After the mountainous, curvy, not-totally-paved journey, plus a couple hours at the border processing, I spent an afternoon drinking beer with fellow travelers in a do-nothing stopover town. The next day there was a six-hour slow boat ride down the Nam Ou to Nong Khiaw, a beautiful little village with a relaxed backpacker scene.
Nong Khiaw                                            
More child labor! Another hiking guide.
She asked me if she could have my binoculars and tried to pull money out of my wallet. Then asked if I wanted to buy a beer, or if I wanted to buy her an ice cream. I appreciate the moxy.
I wound up staying a couple days, it was just so pretty. Unfortunately, my hotel was the buggiest place I've stayed yet. I left the light on at night so if I felt them I could see them. I also hoped they wouldn't be so bold when denied cover of darkness...

I couldn't get enough of the limestone cliffs and green riverbanks, so I decided to spend three days immersed in it on a kayak trip down the Nam Ou to where it meets the Mekong - a 123-km journey.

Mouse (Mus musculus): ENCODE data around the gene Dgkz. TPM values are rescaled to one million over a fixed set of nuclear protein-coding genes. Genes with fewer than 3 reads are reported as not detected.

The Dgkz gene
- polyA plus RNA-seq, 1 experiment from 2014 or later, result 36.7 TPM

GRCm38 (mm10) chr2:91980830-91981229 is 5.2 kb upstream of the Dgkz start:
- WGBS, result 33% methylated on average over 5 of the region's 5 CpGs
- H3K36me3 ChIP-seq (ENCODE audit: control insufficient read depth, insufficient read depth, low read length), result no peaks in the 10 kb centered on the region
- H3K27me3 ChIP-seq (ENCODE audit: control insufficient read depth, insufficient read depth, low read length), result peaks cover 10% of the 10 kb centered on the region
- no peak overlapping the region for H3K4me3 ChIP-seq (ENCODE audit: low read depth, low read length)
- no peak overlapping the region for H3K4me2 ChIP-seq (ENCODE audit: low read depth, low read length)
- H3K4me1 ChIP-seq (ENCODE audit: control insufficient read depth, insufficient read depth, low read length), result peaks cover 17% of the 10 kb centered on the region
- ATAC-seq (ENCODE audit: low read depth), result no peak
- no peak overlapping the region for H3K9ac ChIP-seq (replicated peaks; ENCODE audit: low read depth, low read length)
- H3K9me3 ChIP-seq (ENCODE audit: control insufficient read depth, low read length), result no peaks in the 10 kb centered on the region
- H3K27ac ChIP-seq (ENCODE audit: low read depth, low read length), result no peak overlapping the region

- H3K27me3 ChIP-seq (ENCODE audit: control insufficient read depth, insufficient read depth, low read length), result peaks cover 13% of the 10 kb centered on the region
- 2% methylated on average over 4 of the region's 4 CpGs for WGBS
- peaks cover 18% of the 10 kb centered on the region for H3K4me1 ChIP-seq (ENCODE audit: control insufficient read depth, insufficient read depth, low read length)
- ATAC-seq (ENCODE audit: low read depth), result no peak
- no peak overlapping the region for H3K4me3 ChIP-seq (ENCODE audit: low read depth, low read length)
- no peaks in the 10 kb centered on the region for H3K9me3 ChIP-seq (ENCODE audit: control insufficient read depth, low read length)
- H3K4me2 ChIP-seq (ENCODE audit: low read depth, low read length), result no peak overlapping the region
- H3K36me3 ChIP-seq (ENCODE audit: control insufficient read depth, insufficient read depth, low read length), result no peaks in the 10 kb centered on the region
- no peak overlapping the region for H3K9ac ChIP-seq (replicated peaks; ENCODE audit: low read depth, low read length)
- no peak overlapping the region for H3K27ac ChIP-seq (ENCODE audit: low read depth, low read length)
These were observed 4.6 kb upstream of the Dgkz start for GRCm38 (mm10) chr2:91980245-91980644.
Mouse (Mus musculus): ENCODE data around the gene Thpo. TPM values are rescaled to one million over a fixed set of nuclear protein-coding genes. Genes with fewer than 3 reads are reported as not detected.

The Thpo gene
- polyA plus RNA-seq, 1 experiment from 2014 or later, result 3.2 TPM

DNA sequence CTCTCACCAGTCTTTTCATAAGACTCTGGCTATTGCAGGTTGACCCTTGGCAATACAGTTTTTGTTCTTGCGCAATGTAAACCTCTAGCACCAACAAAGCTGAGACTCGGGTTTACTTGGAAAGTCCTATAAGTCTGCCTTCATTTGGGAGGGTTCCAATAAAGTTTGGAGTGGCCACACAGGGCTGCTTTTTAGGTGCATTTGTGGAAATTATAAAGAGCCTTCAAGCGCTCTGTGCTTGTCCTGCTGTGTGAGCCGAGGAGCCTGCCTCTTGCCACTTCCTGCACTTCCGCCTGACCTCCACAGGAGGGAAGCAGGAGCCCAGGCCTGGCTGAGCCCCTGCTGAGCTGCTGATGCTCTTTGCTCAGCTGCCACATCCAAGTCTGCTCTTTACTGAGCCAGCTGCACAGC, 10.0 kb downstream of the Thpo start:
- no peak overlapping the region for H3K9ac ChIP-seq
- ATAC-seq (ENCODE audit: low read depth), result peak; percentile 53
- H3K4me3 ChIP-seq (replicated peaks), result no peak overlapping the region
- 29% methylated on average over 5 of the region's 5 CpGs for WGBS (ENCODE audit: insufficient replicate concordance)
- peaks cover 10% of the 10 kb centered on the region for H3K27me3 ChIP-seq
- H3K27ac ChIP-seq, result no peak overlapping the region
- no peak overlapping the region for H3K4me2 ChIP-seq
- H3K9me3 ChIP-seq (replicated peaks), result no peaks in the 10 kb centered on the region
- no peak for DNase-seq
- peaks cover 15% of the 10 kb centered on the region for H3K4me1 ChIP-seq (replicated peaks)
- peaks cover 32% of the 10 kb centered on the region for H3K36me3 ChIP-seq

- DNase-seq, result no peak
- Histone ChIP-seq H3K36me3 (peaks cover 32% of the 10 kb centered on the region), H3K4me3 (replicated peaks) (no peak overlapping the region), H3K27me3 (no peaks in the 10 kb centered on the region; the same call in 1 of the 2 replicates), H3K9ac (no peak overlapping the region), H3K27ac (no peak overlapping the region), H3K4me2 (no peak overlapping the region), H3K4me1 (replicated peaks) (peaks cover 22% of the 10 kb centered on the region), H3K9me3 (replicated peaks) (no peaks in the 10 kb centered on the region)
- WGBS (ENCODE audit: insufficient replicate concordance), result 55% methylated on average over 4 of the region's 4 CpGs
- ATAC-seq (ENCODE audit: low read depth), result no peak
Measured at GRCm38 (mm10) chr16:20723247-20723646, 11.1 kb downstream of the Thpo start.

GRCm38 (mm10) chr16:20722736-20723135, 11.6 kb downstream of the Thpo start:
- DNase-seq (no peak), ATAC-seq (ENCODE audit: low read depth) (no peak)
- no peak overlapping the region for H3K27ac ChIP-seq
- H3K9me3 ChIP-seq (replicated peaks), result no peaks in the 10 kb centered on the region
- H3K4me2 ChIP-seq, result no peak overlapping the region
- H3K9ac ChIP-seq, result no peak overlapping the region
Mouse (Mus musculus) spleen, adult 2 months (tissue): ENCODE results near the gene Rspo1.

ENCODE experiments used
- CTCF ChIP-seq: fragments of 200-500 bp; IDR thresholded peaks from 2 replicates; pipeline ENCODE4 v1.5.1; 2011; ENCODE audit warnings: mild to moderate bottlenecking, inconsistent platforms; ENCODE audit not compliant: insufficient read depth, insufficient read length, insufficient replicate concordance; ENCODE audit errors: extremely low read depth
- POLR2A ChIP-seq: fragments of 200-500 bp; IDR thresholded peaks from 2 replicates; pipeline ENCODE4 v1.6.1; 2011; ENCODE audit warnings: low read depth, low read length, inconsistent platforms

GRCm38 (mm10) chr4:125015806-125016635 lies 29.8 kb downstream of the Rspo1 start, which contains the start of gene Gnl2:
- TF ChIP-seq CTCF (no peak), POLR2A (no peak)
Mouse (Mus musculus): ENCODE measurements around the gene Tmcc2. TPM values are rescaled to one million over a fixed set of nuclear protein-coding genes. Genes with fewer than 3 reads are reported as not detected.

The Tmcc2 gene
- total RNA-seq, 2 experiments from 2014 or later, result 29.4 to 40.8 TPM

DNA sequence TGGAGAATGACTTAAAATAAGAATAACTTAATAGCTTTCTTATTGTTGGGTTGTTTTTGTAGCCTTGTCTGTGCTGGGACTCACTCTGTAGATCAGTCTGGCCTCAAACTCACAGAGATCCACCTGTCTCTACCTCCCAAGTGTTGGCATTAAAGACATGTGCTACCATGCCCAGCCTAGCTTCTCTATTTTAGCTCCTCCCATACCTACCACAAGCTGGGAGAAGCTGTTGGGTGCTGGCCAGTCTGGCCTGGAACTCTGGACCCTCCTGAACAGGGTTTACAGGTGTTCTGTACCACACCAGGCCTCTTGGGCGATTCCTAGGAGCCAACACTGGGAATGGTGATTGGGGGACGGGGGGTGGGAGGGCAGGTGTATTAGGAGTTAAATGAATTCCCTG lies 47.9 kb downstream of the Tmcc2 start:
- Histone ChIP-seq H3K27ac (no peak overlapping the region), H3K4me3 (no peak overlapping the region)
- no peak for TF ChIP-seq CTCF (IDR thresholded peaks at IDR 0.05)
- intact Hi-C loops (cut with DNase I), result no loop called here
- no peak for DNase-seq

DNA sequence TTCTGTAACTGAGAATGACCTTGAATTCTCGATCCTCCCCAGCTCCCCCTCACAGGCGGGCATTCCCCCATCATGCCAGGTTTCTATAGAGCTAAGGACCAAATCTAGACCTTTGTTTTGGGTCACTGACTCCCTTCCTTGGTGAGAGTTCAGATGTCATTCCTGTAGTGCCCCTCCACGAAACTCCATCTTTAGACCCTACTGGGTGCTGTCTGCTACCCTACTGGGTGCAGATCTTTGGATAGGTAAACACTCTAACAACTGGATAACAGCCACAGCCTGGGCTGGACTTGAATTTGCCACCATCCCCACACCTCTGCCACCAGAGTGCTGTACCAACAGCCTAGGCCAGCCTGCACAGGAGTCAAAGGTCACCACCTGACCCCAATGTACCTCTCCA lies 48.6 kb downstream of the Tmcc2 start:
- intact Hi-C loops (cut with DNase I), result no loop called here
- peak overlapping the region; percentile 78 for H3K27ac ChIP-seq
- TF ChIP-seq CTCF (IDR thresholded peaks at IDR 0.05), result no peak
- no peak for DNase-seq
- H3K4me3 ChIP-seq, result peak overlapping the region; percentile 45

Future model? Lao girl in the village where we homestayed the first night                                            

It was great to see the river slowly. The guide pointed out things I would've never otherwise seen: a shaman performing a sacrificial ceremony for a tree spirit, dozens of villagers gold panning, a pair of hunters smoking an iguana out of a tree so they could shoot it with their extremely long-barrelled rifles. There were rapids on the river so my camera spent most the journey tucked in a dry bag. Sorry about that.